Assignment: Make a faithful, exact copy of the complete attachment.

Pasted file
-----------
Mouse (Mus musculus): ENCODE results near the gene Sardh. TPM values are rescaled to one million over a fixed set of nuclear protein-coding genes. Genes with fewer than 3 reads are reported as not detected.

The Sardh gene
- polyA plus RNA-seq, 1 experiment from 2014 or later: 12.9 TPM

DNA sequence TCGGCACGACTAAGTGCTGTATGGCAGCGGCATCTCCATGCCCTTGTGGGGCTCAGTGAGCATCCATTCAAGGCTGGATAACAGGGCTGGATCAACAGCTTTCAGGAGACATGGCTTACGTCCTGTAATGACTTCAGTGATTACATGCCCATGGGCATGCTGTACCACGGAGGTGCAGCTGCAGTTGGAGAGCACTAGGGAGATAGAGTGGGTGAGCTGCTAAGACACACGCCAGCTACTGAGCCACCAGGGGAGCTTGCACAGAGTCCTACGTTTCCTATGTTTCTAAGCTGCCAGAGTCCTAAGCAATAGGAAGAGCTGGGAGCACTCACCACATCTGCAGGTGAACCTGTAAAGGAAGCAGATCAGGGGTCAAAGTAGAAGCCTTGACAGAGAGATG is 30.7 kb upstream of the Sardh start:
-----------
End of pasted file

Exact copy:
Mouse (Mus musculus): ENCODE results near the gene Sardh. TPM values are rescaled to one million over a fixed set of nuclear protein-coding genes. Genes with fewer than 3 reads are reported as not detected.

The Sardh gene
- polyA plus RNA-seq, 1 experiment from 2014 or later: 12.9 TPM

DNA sequence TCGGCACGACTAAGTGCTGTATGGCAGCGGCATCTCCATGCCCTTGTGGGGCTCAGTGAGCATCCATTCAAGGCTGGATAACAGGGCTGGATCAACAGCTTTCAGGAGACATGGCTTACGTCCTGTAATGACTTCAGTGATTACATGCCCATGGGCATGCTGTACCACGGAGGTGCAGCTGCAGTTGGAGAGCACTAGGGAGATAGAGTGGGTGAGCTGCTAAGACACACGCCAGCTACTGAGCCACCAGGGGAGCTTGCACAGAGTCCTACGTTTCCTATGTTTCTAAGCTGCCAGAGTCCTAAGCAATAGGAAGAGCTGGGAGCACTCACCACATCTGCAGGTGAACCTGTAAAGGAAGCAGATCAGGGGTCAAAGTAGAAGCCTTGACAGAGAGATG is 30.7 kb upstream of the Sardh start: